In early 1965, a revolution—one that was a little bit cultural and a little bit fashionable—was brewing. Thirty-one-year-old London-based designer Mary Quant watched the sassy young women in her Chelsea boutique roll up the waistbands of their skirts to force the hemlines even higher than the knee-baring styles of the era allowed, and decided to take things a step further. And so on September 1, 1965, at a happening new fashion event in New York City billed a “Youthquake,” Quant debuted that itty bitty scrap of clothing that would become the bane of conservative parents and even later—much later—a metaphor for women’s liberation: the miniskirt.
A to-the-letter fashion historian will pertly inform the doubtful that experts have long debated which designer technically “invented” the miniskirt. Some of those experts give the credit to Frenchman André Courrèges, whose skirts in collections a year prior had daringly featured a hint of thigh, while other designers had slyly snipped a centimeter or so off their own hemlines, too. It’s true that hemlines had been creeping toward and over the knee for years before Quant’s pixie-bobbed models kicked up their go-go boots that September day and exposed as much as seven inches of flesh above their gamine kneecaps. But Quant’s Youthquake styles were the ones that ultimately got the most attention, and she herself coined the name “miniskirt,” a homage to her favorite car, British Motor Corporation’s Mini. Further, Quant’s hemlines jumped higher and faster than anyone else’s, infuriating the French who had previously cornered the market on any and all fashion trends. Historians can debate the technicalities until hemlines fall and rise and fall again, but Quant justifiably deserves the most credit.
Along with Quant’s groundbreaking hemlines came her unusual marketing plan. The designer—a founder of Britain’s mod movement and an originator of Vidal Sassoon’s five-point inverted bob—understood that young people, rather than grown women, were setting the trends of the 1960s, and so she catered to them instead of their parents. Hence, the Youthquake. In contrast to the traditional presentation of a staid and serious fashion show, Quant launched an eight-city department-store tour, with raucous music played live by the Skunks and models convulsing under swirling lights in the dances of the day: the Jerk, the Frug, the Twist and the Monkey. Music and mods were inseparable, declared Quant, and her rock-show-meets-fashion-show spectacles drew up to 3,000 of the newly faithful.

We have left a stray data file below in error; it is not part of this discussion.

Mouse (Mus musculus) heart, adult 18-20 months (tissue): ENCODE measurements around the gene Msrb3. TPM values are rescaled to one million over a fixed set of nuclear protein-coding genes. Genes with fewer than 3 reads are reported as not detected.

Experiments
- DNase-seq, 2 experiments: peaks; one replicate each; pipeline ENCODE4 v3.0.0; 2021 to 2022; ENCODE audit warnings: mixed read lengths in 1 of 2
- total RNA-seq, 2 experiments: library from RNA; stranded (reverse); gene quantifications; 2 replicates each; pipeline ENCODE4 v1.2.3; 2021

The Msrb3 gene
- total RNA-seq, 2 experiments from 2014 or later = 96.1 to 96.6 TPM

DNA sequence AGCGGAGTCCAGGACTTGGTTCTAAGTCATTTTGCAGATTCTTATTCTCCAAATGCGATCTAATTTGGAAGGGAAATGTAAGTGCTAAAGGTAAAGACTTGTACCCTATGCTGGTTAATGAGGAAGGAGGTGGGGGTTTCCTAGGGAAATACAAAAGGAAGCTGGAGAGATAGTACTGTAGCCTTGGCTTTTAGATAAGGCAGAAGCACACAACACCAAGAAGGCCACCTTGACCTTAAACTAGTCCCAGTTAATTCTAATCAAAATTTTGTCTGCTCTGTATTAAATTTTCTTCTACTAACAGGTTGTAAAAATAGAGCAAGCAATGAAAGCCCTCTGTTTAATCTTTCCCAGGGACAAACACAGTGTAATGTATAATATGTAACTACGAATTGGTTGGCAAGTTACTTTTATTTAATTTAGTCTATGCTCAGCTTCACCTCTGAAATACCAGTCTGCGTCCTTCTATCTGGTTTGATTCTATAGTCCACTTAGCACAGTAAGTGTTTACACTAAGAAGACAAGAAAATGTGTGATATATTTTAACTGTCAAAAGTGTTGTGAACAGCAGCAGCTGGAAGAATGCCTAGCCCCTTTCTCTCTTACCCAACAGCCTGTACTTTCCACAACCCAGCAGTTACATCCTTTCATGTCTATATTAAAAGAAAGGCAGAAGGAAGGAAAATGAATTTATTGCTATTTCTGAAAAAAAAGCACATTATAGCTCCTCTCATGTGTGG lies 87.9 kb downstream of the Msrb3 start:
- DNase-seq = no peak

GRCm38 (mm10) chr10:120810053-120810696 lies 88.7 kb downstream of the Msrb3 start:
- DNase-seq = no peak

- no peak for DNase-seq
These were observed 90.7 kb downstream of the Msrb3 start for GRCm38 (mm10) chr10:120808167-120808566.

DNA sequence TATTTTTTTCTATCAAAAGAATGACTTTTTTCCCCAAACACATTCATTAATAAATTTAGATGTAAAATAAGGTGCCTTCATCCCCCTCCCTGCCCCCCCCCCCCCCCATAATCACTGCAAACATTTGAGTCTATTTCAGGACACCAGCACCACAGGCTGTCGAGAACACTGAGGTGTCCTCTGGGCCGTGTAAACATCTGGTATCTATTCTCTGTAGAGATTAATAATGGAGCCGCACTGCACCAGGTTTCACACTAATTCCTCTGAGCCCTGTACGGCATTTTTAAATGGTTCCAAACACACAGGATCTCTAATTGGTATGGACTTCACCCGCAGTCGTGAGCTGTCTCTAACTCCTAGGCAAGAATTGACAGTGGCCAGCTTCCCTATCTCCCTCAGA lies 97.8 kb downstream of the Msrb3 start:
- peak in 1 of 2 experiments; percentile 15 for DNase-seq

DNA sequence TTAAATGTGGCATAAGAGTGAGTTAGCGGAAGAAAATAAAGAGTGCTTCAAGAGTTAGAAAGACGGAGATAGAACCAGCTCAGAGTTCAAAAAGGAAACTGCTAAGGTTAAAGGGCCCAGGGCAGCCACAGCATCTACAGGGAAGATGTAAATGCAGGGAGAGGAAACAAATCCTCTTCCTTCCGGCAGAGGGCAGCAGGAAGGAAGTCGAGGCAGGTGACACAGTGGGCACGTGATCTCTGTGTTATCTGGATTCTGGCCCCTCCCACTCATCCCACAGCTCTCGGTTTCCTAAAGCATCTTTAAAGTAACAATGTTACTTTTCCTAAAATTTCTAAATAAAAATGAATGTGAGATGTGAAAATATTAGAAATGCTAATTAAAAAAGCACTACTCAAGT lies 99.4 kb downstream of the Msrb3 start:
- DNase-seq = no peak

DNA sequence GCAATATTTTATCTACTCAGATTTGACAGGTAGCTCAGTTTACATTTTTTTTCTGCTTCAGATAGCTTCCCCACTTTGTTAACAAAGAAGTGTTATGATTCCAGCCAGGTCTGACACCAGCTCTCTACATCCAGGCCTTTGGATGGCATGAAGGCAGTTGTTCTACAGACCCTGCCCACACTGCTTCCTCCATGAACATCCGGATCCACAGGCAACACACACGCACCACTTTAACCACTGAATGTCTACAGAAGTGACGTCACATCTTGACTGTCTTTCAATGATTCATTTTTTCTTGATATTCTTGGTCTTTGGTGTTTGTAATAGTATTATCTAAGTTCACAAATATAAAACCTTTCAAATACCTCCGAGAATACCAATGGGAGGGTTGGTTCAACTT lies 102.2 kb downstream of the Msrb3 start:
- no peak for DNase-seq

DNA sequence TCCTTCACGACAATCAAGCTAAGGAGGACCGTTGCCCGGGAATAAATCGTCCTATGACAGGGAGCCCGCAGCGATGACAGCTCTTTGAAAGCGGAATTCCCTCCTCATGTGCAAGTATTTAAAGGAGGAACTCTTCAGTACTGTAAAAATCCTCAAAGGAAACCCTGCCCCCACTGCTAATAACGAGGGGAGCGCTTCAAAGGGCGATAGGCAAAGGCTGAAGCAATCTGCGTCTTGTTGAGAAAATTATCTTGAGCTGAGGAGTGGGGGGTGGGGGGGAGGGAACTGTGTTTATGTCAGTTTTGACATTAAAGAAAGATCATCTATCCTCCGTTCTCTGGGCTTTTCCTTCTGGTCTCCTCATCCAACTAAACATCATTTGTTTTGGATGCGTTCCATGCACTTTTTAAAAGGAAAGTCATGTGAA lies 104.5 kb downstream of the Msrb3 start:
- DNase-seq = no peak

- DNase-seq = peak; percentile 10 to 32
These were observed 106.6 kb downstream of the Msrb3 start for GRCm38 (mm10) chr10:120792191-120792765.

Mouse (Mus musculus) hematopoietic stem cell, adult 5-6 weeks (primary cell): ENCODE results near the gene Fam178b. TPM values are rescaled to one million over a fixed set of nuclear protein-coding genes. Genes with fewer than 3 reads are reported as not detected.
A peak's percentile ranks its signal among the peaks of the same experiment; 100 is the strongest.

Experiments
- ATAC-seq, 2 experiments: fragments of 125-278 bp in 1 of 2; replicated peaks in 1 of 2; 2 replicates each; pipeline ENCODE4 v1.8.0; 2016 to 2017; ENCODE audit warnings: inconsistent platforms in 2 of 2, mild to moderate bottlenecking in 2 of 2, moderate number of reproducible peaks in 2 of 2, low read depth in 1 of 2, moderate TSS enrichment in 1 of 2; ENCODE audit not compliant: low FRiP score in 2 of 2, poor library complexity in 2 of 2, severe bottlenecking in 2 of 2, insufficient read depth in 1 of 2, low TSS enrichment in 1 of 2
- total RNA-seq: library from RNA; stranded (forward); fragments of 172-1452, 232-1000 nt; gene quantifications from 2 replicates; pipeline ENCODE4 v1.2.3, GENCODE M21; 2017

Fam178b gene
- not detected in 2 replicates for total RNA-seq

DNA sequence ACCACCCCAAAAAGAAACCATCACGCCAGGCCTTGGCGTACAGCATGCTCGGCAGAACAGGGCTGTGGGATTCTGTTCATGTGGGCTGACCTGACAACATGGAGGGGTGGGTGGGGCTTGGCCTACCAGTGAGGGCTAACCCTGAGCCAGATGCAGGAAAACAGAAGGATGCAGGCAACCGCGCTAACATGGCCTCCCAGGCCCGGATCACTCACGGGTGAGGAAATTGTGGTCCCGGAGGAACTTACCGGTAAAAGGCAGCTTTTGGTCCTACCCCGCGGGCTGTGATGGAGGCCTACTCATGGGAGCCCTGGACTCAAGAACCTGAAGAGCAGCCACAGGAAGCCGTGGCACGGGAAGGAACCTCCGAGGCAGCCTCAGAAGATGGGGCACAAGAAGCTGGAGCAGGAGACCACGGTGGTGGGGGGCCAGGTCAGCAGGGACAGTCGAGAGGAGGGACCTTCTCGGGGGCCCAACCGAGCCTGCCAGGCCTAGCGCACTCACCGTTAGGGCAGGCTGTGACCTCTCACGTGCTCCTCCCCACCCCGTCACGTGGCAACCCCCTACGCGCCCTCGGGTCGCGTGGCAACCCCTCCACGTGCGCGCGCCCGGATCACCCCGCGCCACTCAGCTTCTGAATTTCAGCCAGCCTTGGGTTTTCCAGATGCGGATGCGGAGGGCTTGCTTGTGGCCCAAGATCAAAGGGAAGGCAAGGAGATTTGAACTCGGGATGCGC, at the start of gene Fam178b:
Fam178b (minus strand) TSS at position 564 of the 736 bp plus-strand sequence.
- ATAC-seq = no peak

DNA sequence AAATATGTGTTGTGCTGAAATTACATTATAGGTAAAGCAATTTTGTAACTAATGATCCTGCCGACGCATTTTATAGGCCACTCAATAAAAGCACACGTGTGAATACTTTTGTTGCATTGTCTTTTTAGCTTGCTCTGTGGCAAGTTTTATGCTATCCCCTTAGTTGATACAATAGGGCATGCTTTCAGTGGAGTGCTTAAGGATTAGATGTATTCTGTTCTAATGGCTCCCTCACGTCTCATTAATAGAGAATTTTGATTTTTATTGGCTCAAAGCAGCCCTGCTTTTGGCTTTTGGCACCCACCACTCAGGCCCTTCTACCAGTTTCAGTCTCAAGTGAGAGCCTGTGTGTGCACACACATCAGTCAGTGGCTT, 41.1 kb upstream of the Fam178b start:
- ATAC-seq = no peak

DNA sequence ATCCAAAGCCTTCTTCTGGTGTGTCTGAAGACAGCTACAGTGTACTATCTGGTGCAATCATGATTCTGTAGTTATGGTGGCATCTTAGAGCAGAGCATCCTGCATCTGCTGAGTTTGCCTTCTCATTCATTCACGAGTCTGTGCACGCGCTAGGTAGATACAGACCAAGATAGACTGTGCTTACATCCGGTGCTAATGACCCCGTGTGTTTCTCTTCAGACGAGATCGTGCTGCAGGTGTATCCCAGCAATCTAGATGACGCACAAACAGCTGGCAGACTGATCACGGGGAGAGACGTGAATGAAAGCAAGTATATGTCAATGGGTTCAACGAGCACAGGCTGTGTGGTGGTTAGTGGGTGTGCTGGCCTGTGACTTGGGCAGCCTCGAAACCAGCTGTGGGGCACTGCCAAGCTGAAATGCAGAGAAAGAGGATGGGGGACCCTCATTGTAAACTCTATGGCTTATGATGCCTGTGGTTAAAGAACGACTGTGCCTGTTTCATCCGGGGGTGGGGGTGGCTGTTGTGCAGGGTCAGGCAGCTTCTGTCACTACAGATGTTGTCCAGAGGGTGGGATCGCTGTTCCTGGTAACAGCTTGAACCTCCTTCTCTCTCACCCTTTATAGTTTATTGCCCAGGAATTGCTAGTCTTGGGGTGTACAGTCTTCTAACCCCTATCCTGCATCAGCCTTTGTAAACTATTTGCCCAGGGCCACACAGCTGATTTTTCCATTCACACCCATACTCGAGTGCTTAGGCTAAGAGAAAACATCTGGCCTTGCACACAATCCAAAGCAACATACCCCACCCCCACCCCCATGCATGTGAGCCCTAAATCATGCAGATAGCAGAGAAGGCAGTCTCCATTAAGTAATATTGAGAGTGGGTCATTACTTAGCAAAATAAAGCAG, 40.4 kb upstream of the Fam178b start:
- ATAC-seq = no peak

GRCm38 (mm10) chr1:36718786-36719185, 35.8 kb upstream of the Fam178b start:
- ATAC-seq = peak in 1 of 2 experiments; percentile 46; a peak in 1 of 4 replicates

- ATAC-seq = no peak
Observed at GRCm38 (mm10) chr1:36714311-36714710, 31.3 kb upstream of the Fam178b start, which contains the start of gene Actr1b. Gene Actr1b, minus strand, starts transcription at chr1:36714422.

Quant’s shows were the very definition of groovy, and were already smash hits in such cities as Kansas City, Akron and Nashville by the time the designer’s kicky crew reached New York for the show that really counted: the one the press reviewed. But by September, short hemlines—and the swinging lifestyle that accompanied them—had already seduced teens across the U.S. The ironically named Puritan Fashion Group produced that year’s collection of 60 Quant pieces right on American soil, a tactic that allowed retail prices to stay low. At just $20 to $30 per garment, soon every girl’s closet was filled with her Pop Art–inspired designs. By 1968, every other designer in the known world had followed the hemline’s upward trajectory, and Quant proclaimed the miniskirt “a fashion classic that will never be replaced.” And yet by the following decade, Quant was back to making knee-length and even longer skirts, explaining that “the mini has served its purpose of proving that woman is emancipated. …We can get back to normal.”
Not so fast, Mary. The miniskirt, as you yourself convinced us, can never, ever be replaced. —Rachel Chambers